“Reading gives us someplace to go when we have to stay where we are.”
Summer reading season is in full effect and, with most places still sheltering in place, it’s a great time to curl up with a good book or two (or three!). From classics to literary newcomers—we have you covered with this summer’s must-read books. Here are 13 of our favorite books for all ages, best enjoyed in a comfy reading nook with plenty of free time to spare.
For when you think you can, you think you can…(age range 3-5 years)
The Little Engine That Could by Watty Piper
A small engine helps a stranded train full of toys and teaches readers the importance of optimism.
For when you love the outdoors… (age range 4-6)
Call Me Tree/Llamame Arbol by Maya Christina Gonzalez
A bilingual poetic tale that follows one child/tree from the depths of Mami/Earth to the heights of the sky, telling a story about being free to grow and be who we are meant to be and honoring our relationship with the natural world.
For those who dance to the beat of their own drum…(age range 4-7)
Drum Dream Girl: How One Girl’s Courage Changed Music by Margarita Engle
Girls cannot be drummers. Long ago on an island filled with music, no one questioned that rule—until the drum dream girl. In her city of drumbeats, she dreamed of pounding tall congas and tapping small bongós. She had to keep quiet. She had to practice in secret.
For when things are, well, wild…(age range 4-8)
Where the Wild Things Are by Maurice Sendak
A troublesome young boy sails to an island of “Wild Things” and becomes their king.
For when you miss spooky campfire stories (boo!)… (age range 4-8)
In a Dark, Dark Room by Alvin Schwartz
Seven scary stories to tell at night in front of a fire or in the dark, based on traditional stories and folktales from various countries.
For when you’re looking for a book by a new author…(age 8-12)
From the Desk of Zoe Washington by Janae Marks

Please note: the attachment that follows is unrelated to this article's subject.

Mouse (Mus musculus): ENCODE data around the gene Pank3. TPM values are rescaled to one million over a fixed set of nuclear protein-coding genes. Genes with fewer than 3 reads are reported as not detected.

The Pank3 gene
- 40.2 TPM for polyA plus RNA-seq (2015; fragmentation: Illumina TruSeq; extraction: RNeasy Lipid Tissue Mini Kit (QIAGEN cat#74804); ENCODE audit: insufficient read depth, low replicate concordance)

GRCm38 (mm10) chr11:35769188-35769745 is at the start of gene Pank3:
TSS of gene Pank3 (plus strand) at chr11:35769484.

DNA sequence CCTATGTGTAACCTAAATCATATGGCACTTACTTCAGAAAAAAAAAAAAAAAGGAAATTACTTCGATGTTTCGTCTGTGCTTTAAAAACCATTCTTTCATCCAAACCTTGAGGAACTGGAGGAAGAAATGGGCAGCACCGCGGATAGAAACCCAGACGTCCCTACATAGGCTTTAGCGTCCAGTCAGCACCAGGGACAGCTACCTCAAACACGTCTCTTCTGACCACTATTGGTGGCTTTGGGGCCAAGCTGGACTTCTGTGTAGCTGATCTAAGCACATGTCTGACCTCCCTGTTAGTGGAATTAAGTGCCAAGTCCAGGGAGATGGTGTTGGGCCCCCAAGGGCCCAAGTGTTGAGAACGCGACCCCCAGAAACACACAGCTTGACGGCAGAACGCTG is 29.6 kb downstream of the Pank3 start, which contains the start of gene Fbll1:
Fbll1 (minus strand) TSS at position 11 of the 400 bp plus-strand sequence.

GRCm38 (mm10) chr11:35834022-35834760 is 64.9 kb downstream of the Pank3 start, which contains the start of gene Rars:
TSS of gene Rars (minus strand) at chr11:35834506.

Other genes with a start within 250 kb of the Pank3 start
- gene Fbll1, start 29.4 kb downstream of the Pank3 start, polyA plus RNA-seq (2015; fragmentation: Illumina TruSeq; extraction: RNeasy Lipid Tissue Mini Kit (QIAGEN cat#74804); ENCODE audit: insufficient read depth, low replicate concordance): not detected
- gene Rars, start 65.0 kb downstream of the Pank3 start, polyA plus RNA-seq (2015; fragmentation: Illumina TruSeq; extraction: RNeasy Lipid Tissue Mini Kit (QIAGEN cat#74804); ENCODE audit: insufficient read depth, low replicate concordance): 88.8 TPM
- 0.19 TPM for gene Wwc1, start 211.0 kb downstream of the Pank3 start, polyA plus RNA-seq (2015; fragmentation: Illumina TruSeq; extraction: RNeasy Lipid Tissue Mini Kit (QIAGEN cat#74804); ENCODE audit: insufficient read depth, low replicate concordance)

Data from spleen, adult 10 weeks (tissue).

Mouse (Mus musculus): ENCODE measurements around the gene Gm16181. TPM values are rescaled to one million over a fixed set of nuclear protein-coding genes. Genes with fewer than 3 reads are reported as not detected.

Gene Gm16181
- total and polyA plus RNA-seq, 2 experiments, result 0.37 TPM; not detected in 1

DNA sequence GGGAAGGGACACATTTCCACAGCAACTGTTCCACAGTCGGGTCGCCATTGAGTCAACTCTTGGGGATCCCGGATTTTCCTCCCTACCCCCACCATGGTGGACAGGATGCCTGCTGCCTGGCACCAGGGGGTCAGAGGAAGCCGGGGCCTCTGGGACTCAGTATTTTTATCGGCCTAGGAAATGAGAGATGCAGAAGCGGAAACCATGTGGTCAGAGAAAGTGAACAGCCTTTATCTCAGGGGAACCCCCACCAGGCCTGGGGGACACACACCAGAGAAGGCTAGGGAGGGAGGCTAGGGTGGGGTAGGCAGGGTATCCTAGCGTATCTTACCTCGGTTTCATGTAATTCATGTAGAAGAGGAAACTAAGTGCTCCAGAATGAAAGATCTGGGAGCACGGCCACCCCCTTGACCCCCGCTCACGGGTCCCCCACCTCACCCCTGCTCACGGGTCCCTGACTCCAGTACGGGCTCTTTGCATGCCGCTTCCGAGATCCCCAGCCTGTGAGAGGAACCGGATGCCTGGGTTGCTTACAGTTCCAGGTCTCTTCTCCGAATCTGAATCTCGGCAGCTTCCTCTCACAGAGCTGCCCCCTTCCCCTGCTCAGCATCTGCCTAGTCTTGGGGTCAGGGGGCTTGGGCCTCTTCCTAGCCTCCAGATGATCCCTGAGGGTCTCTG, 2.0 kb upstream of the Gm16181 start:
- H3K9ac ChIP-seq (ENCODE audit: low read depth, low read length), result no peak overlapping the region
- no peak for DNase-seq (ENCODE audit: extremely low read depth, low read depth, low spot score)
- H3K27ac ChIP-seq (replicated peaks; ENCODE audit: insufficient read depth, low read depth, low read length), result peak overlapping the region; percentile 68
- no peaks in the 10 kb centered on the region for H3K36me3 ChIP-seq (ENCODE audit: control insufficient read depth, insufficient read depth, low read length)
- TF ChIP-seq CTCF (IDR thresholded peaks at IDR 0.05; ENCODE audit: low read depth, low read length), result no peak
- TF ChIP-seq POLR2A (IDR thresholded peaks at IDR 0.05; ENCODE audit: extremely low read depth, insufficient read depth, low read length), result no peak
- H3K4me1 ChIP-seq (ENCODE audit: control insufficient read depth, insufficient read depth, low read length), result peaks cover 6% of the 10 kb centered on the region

Zoe Washington isn’t sure what to write. What does a girl say to the father she’s never met, hadn’t heard from until his letter arrived on her twelfth birthday, and who’s been in prison for a terrible crime? A crime he says he never committed.
For the mother-daughter duo… (age 8-12)
Esperanza Rising by Pam Muñoz Ryan
Esperanza and her mother are forced to leave their life of wealth and privilege in Mexico to go work in the labor camps of Southern California, where they must adapt to the harsh circumstances facing Mexican farm workers on the eve of the Great Depression.
For when ball is life…(age range 10-12)
The Crossover by Kwame Alexander
Twins brothers with a gift for basketball contend with the challenges of life in this novel in verse.
For when you spy with your little eye…(age range 8-12)
Harriet the Spy by Louise Fitzhugh
An aspiring writer’s keen observations about her peers land her in hot water at school.
For when your imagination is out of this world…
Zita the Spacegirl by Ben Hatke
Zita is determined to find her way home to Earth while dealing with intergalactic fame.
For those who like books that are movies, too…
The Hate U Give by Angie Thomas
After witnessing her friend’s death at the hands of a police officer, Starr Carter’s life is complicated when the police and a local drug lord try to intimidate her in an effort to learn what happened the night Khalil died.
For when you believe in the power of love…
The Fault in Our Stars by John Green
Despite the tumor-shrinking medical miracle that has bought her a few years, Hazel has never been anything but terminal, her final chapter inscribed upon diagnosis. But when a gorgeous plot twist named Augustus Waters suddenly appears at Cancer Kid Support Group, Hazel’s story is about to be completely rewritten.
Lastly, for those who can’t imagine a world without reading (seriously, neither can we)…
Fahrenheit 451 by Ray Bradbury
Guy Montag is a fireman. His job is to destroy the most illegal of commodities, the printed book, along with the houses in which they are hidden. But when he meets an eccentric young neighbor, Clarisse, who introduces him to a past where people didn’t live in fear, Montag begins to question everything he has ever known.